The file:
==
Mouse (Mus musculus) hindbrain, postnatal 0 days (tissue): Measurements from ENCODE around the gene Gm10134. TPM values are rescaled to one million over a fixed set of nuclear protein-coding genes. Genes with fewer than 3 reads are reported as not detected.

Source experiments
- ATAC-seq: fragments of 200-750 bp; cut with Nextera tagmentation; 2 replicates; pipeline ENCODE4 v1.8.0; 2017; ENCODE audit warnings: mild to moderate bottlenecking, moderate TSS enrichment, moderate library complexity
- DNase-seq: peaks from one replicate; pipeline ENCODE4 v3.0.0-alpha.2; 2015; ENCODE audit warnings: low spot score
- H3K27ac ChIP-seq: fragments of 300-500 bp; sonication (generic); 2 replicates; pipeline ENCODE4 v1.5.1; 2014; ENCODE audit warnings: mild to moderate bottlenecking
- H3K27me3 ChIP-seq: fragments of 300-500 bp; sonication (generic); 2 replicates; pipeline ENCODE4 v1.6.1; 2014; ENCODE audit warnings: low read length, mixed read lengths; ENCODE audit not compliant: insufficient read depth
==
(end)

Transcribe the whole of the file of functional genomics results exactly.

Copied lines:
Mouse (Mus musculus) hindbrain, postnatal 0 days (tissue): Measurements from ENCODE around the gene Gm10134. TPM values are rescaled to one million over a fixed set of nuclear protein-coding genes. Genes with fewer than 3 reads are reported as not detected.

Source experiments
- ATAC-seq: fragments of 200-750 bp; cut with Nextera tagmentation; 2 replicates; pipeline ENCODE4 v1.8.0; 2017; ENCODE audit warnings: mild to moderate bottlenecking, moderate TSS enrichment, moderate library complexity
- DNase-seq: peaks from one replicate; pipeline ENCODE4 v3.0.0-alpha.2; 2015; ENCODE audit warnings: low spot score
- H3K27ac ChIP-seq: fragments of 300-500 bp; sonication (generic); 2 replicates; pipeline ENCODE4 v1.5.1; 2014; ENCODE audit warnings: mild to moderate bottlenecking
- H3K27me3 ChIP-seq: fragments of 300-500 bp; sonication (generic); 2 replicates; pipeline ENCODE4 v1.6.1; 2014; ENCODE audit warnings: low read length, mixed read lengths; ENCODE audit not compliant: insufficient read depth